Washington: A 48-year-old Indian-American doctor in Alabama has been charged with a health care fraud of USD 9.5 million through illegally conducted tests, and prescribing controlled substances for illegitimate purposes.
Shelinder Aggarwal simultaneously filed guilty plea to the charges. In the plea, he agreed to forfeit his former clinic on Turner Street Southwest in Huntsville, along with USD 6.7 million, the Justice Department said Friday.
Aggarwal had earlier repaid USD 2.8 million to Medicare and USD 45,843 to Blue Cross afer audits, according to his plea agreement.
The agreement stipulates a 15-year prison sentence. A federal judge must accept the terms of the agreement before it is final.
The doctor has been charged with one count of distributing a controlled substance outside the scope of professional practice and not for a legitimate medical purpose in July 2012 and with one count of conspiring to execute a health care fraud scheme against Medicare and Blue Cross Blue Shield of Alabama.
According to the Justice Department, Aggarwal surrendered his medical license in 2013, along with his federal Drug Enforcement Administration certificates to prescribe controlled substances, after the Alabama Board of Medical Examiners initiated an investigation.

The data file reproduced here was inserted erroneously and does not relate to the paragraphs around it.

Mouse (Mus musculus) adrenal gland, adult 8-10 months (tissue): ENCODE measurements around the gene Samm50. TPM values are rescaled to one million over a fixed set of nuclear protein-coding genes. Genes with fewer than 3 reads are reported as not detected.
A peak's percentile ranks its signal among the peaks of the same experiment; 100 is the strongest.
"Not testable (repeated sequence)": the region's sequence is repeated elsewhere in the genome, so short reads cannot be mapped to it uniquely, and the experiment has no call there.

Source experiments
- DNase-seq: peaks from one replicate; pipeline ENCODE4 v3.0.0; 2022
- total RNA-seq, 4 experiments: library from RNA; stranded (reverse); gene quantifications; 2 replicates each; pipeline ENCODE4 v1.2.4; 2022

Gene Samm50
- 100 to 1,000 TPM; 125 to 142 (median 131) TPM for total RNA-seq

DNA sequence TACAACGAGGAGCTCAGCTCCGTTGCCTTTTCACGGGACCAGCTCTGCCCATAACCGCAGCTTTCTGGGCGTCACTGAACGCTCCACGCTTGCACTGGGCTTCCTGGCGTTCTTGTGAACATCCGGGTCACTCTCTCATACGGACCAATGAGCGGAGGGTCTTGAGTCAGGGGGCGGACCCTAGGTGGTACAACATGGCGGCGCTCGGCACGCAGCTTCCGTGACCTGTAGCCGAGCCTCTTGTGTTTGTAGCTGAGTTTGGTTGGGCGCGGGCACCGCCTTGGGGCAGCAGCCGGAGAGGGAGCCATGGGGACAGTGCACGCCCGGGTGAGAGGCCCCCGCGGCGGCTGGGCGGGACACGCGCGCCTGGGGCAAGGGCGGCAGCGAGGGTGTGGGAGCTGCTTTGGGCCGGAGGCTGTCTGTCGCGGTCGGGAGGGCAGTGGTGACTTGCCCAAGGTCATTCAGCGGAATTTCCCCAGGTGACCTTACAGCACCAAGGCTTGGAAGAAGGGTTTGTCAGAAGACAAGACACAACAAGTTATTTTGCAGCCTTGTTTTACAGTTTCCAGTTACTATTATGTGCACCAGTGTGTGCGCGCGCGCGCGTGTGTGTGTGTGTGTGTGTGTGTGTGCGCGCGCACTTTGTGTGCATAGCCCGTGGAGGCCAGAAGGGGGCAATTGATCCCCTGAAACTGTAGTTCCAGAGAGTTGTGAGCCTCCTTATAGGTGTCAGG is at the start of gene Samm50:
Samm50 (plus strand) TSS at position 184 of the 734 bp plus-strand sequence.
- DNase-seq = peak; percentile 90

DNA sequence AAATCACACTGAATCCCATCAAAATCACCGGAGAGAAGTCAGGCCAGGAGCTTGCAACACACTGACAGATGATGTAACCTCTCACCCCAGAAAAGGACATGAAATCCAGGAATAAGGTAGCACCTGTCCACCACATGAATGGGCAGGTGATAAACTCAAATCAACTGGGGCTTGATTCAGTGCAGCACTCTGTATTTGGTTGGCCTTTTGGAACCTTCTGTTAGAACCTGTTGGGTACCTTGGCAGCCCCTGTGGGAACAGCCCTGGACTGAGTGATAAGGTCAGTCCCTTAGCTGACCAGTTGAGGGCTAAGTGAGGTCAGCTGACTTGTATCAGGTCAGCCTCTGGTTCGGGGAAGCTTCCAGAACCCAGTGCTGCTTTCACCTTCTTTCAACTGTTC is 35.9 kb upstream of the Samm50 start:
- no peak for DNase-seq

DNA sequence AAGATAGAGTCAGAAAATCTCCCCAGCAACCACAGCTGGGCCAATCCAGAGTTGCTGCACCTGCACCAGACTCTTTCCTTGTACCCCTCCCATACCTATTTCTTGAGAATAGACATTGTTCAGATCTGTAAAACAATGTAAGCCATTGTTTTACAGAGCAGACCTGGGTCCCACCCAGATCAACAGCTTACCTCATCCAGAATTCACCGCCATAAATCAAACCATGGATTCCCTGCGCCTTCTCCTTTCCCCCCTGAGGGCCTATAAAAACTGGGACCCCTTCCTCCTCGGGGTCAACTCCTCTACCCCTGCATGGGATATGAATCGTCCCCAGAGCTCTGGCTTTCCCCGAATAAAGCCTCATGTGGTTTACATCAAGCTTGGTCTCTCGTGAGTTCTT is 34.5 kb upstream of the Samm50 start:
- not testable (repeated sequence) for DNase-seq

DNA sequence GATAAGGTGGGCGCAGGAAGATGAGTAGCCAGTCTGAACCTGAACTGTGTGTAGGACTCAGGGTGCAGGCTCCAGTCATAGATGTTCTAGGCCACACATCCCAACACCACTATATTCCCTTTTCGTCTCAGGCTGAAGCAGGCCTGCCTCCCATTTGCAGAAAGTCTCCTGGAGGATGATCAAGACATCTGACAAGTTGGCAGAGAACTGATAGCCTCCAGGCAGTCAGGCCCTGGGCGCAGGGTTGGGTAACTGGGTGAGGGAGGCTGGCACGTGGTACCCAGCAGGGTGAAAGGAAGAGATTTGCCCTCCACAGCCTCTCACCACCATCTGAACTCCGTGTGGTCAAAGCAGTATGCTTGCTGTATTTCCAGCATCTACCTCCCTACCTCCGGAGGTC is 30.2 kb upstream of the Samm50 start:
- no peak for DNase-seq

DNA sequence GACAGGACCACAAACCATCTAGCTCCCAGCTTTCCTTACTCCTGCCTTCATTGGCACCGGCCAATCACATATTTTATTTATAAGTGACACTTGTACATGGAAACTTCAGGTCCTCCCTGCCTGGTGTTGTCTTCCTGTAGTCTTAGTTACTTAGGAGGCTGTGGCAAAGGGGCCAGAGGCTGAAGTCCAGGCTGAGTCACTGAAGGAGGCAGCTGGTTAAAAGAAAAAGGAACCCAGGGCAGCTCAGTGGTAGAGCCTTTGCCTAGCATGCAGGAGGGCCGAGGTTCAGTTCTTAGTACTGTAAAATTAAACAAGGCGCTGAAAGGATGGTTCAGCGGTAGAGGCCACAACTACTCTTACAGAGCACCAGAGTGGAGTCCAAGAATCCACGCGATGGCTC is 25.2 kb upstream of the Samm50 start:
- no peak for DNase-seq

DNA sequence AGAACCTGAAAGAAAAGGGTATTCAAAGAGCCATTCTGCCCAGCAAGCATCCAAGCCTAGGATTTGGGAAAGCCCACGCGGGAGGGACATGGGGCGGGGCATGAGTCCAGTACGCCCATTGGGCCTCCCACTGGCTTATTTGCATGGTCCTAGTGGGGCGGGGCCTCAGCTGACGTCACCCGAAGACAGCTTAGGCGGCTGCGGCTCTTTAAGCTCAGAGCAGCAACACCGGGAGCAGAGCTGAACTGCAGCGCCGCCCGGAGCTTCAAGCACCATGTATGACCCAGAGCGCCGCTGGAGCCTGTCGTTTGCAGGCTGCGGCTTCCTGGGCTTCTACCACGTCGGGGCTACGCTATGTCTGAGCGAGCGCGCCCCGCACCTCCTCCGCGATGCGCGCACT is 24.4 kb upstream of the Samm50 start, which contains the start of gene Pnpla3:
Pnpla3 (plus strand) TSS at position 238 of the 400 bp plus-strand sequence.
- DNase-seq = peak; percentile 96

"Shelinder Aggarwal treated his medical license like a license to deal opiate drugs," US Attorney White Vance said.
"He also defrauded Medicare and Blue Cross Blue Shield of more than USD 9 million by performing drug tests he never used to treat his patients. Thanks to this prosecution, Aggarwal is no longer a drug dealer masquerading as a doctor," he said.
"His pill mill is closed, he must repay the money he stole from health insurers and he will serve time for his crimes," Vance added.
According to the court papers, Aggarwal was a pain management doctor who operated chronic pain care dervices in Huntsville.
The documents state that in 2012, about 80 to 145 patients a day visited Aggarwal's clinic. He saw majority of the patients and wrote all prescriptions.
Initial patient visits typically lasted five minutes or less, and follow-ups two minutes or less.
Aggarwal did not obtain prior medical records for his patients, did not treat patients with anything other than controlled substances, often asked patients what medications they wanted and filled their requests.
He also prescribed controlled substances to patients whom he knew were using illegal drugs and did not take appropriate measures to ensure that patients did not divert or abuse controlled substances.
According to Prescription Drug Monitoring Program (PDMP), Alabama pharmacies filled about 1,10,013 of Aggarwal's prescriptions for controlled substances in 2012.
That would amount to around 423 prescriptions per day if he worked five days a week, and resulted in about 12.3 million pills.
The PDMP rated Aggarwal as the highest prescriber of controlled substances filled in Alabama in 2012, with the next highest prescriber writing a third as many prescriptions.